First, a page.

1 / 10
One of the top players of the 1980s, Curtis Strange had led the PGA Tour money list in 1985 and ’87, but his best was yet to come. In 1988 he became the first player to top $1 million in official single-season earnings and would win the first of his landmark back-to-back U.S. Open titles. His first win in 1988 was the Independent Insurance Agent Open, his third Houston title. Needing a birdie on the 72nd hole to force a playoff with Greg Norman, he laced a 4-iron to 4 feet and made the putt.
2 / 10
A Texas tournament couldn’t ask for much more than a close finish between favorite sons Byron Nelson and Ben Hogan, and that’s what the inaugural Houston Open got in 1946. Nelson, in his final year as a regular on the PGA Tour, edged Hogan by two shots at River Oaks Country Club. It was Nelson’s 49th win and, though he was only 34, he was already headed into retirement. Hogan, just six months younger, had 21 wins going into 1946; he would win 13 times that year on his way to a 64-win career.
3 / 10
The University of Houston has historically been one of the best college golf programs in the country. But until 2003, no former Cougar had ever won the hometown PGA Tour event. Fred Couples ended that drought in 2003 at the unlikely age of 44. After his first win in five years, he broke down in tears during the TV interview.
4 / 10
Arnold Palmer was a three-time winner on Tour when he teed off in the 1957 Houston Open, but Doug Ford was the bigger star. In 1955 Ford had won the PGA Championship, been named PGA Player of the Year and made the first of his four Ryder Cup appearances. Palmer, however, shot 9-under 279 to nip Ford by one stroke. Ford was hardly deterred, though. He went on to capture the 1957 Masters, and a year later, as defending champion, he helped 1958 champ Palmer put on his first green jacket (pictured).
5 / 10
Stuart Appleby’s first wife, Renay, was killed in an automobile accident in London in the summer of 1998. Appleby returned to the course at that year’s PGA Championship, agreeing to an interview session to get all the painful questions out of the way. Or so he thought. They resurfaced when he won an event in Australia that December, and again when he won the 1999 Shell Houston Open. By then, he was more comfortable talking about his late wife.”Renay was always telling me that I had to stay positive and keep practicing,” he said. “I had to try to be Renay and talk to myself about what I had to do to win.”
6 / 10
David Duval was on the way to establishing himself as the world’s No. 1-ranked golfer when he won the 1998 Shell Houston Open. Duval had won three times in late 1997, including the Tour Championship, and had won in Tucson in February 1998. In Houston, he closed with a 64 to edge local favorite Jeff Maggert, who had grown up near Houston and still lived in the area. Duval ended up leading the money list in 1998 and ascending to the No.1 ranking the following year.
7 / 10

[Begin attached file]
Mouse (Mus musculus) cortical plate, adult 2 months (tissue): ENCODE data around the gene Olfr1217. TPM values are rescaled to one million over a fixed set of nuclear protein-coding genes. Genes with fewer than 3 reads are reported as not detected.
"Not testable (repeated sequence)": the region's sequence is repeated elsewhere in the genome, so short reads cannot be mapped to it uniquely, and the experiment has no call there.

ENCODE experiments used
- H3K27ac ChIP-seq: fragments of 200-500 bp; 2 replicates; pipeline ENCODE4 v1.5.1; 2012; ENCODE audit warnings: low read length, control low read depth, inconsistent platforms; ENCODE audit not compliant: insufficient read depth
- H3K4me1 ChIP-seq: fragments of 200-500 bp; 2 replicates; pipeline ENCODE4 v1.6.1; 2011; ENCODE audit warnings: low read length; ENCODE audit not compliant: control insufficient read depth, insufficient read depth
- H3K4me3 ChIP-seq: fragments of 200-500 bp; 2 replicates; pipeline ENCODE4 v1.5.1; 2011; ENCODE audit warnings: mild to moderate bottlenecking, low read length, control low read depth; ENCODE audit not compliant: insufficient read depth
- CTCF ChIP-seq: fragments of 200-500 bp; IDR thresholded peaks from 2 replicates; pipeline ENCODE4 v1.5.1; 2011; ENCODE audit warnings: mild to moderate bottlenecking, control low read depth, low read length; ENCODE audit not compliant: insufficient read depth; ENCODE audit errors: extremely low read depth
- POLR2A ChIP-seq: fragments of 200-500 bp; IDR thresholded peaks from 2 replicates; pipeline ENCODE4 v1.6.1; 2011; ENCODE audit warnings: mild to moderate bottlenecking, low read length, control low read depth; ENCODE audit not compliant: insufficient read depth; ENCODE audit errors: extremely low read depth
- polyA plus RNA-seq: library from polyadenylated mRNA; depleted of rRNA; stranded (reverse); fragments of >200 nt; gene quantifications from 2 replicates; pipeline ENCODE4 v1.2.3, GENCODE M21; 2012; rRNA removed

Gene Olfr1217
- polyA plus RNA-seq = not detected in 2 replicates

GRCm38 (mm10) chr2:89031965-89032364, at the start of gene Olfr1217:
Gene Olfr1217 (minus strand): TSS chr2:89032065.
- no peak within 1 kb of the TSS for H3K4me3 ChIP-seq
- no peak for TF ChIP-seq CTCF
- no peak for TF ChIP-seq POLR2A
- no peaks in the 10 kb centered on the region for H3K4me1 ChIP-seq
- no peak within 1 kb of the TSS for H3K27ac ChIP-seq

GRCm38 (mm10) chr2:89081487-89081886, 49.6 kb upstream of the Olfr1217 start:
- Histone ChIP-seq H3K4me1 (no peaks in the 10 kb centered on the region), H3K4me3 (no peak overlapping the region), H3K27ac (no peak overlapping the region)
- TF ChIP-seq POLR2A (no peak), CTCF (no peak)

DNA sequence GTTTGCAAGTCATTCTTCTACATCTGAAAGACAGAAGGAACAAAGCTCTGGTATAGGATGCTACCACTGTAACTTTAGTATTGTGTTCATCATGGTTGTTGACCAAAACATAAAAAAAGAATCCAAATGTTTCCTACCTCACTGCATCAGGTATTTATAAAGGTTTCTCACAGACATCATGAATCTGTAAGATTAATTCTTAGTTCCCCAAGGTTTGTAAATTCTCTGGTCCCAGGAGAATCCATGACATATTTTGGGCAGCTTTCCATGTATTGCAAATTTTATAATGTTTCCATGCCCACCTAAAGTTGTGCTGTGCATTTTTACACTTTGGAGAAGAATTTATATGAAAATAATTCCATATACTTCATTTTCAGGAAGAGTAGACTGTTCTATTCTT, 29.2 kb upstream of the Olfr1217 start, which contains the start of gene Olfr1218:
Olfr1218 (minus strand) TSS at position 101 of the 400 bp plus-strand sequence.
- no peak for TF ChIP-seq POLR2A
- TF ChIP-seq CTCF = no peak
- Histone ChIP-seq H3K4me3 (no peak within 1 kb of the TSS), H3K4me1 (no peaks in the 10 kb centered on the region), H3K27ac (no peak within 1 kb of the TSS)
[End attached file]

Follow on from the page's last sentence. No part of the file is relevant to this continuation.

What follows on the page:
Payne Stewart earned his first PGA Tour win in four years beating Scott Hoch in a playoff. Hoch led by six shots with seven holes to play, but collapsed with three bogeys and a double bogey coming in. Stewart, who had been winless since the 1991 U.S. Open, made a 16-foot birdie putt on the 72nd hole, then won the playoff with a par on the first extra hole. A 71st-hole bogey caused future Golf Channel personality Charlie Rymer, then a PGA Tour rookie, to miss the playoff by a stroke.
8 / 10
Most golf fans know about Roberto De Vicenzo’s scorecard gaffe that cost him a spot in a Masters playoff. But consider yourself a golf expert (or a De Vicenzo superfan) if you also know that the Argentine won the Houston Champions International by one stroke over Lee Trevino just a month later. “Before I sign, I call my lawyer,” De Vicenzo joked afterward, but he was taking no chances. He had tournament director Jack Tuthill go over his scorecard.
9 / 10
Bobby Locke had already won more than a dozen times in his native South Africa when he hosted Sam Snead for a series of exhibition matches. Locke won 12 of the 16 matches, and Snead persuaded him to come to the U.S. and play the PGA Tour. Locke would go on to win 11 times in just 59 events on the U.S. tour. His first title was the 1947 Houston Open, which he won by five shots. Footnote: the co-runner-up was Ellsworth Vines, a former world No. 1 tennis player who later became a golf pro.
10 / 10
When Anthony Kim beat Vaughn Taylor in a playoff in the 2010 Shell Houston Open, it appeared that Kim had an unlimited future. Just 24 at the time, Kim already had won three times on Tour, been part of the 2008 U.S. winning Ryder Cup team (beating Sergio Garcia, 5 and 4 in singles) and risen to as high as No. 6 in the world rankings. But injuries would curtail Kim’s career, and he virtually disappeared from the golf radar.
Image of Bryson DeChambeau and how his body has transformed, through the years, from an NCAA champion to becoming a multiple PGA Tour winner.
Here's a look at some of the best photos of the Match II with Tiger Woods, Peyton Manning, Phil Mickelson and Tom Brady from Medalist Golf Club.
A look at some of the best photos from the TaylorMade Driving Relief, won by the team of Rory McIlroy and Dustin Johnson.